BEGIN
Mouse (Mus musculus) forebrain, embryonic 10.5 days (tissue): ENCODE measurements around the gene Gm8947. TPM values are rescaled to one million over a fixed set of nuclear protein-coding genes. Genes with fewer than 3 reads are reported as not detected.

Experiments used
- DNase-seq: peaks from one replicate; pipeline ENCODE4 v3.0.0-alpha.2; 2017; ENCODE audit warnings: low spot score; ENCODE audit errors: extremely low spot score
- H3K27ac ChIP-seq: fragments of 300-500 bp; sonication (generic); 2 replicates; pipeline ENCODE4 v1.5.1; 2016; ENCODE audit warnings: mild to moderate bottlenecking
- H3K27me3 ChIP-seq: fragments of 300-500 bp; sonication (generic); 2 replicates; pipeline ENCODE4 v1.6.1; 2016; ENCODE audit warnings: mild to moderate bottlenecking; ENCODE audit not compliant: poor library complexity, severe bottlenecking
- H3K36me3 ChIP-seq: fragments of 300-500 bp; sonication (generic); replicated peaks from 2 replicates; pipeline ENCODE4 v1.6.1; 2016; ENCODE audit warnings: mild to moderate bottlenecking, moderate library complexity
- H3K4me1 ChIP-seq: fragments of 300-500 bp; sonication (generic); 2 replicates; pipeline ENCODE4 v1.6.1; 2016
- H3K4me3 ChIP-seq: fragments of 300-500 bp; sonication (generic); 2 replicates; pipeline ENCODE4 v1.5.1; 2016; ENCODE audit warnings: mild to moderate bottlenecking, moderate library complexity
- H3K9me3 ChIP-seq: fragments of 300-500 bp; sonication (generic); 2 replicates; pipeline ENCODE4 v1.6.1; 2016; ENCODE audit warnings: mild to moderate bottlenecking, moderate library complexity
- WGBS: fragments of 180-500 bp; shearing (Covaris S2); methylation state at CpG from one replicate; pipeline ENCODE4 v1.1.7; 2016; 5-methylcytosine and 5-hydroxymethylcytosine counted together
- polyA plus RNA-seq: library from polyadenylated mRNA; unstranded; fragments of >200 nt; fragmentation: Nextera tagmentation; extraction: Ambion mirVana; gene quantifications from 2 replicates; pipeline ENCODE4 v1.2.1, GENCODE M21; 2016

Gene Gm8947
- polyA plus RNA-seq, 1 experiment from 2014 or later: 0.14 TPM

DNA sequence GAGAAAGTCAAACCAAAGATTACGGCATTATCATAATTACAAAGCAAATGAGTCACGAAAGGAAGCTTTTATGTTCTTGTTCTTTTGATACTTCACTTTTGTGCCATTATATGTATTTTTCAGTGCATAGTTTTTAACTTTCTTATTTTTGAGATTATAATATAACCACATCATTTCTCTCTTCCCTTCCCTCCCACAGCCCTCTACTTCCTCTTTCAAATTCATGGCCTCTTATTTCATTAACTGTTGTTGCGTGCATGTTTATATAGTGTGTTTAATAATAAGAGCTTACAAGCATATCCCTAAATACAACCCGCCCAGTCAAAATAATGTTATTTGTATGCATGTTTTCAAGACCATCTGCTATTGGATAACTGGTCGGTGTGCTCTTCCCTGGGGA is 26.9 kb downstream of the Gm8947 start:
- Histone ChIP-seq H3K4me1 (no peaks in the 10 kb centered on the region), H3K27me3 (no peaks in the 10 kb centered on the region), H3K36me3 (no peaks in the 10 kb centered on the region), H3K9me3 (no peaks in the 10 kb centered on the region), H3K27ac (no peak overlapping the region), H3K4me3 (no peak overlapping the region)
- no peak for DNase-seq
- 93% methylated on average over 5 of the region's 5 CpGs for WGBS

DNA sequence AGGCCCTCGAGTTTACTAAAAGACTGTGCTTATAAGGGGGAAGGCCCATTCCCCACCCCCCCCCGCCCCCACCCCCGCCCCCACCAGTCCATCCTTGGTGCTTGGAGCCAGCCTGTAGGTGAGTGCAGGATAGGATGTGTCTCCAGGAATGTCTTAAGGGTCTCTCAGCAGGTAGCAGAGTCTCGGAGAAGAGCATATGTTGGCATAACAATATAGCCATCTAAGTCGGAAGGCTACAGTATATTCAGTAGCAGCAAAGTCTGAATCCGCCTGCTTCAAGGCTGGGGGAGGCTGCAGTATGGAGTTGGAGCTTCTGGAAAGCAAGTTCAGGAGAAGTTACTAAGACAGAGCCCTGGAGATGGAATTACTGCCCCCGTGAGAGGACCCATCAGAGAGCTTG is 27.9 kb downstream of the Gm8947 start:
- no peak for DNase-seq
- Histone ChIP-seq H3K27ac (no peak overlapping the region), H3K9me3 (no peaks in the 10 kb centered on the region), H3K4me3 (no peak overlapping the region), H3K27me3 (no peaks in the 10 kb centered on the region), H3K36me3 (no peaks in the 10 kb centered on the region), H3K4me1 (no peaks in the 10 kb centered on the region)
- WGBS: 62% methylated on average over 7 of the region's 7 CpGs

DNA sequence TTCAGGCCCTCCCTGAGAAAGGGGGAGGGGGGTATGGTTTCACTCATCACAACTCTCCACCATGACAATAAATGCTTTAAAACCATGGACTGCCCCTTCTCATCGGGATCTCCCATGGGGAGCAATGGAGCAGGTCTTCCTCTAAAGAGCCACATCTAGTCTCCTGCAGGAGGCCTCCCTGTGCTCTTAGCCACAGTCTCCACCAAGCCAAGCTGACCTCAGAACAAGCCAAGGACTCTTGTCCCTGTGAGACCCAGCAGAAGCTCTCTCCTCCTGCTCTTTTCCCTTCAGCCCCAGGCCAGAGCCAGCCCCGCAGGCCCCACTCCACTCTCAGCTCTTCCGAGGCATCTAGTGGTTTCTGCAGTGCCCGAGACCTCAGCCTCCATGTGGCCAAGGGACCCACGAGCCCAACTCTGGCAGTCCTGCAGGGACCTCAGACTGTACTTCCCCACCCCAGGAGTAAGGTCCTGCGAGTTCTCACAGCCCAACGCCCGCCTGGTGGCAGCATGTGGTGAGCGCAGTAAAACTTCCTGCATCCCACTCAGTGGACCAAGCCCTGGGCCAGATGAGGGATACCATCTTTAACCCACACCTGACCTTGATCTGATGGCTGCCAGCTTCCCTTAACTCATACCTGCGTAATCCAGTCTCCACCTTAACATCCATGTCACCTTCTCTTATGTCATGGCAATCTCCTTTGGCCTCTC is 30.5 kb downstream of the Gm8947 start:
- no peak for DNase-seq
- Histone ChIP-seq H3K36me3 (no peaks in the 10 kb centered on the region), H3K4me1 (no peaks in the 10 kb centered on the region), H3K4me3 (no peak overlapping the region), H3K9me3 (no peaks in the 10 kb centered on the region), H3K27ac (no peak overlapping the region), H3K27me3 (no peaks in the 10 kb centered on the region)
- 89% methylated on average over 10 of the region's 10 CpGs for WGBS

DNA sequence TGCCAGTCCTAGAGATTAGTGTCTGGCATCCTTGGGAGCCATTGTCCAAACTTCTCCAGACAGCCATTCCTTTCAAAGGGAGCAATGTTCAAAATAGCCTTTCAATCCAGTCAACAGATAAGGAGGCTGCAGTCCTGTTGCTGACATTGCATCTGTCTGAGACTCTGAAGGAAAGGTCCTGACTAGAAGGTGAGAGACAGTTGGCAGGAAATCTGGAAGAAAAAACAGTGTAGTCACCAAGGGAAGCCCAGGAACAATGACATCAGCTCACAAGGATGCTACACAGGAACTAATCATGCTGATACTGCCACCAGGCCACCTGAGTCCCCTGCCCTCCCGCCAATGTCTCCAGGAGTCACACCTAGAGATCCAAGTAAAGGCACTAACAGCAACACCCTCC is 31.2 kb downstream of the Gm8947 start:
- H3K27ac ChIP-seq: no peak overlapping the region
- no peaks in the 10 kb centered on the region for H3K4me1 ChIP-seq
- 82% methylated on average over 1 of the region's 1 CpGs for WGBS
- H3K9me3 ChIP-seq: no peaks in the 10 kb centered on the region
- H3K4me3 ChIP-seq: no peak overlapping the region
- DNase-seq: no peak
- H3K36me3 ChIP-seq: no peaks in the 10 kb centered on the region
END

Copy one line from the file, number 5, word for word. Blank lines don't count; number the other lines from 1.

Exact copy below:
- H3K27me3 ChIP-seq: fragments of 300-500 bp; sonication (generic); 2 replicates; pipeline ENCODE4 v1.6.1; 2016; ENCODE audit warnings: mild to moderate bottlenecking; ENCODE audit not compliant: poor library complexity, severe bottlenecking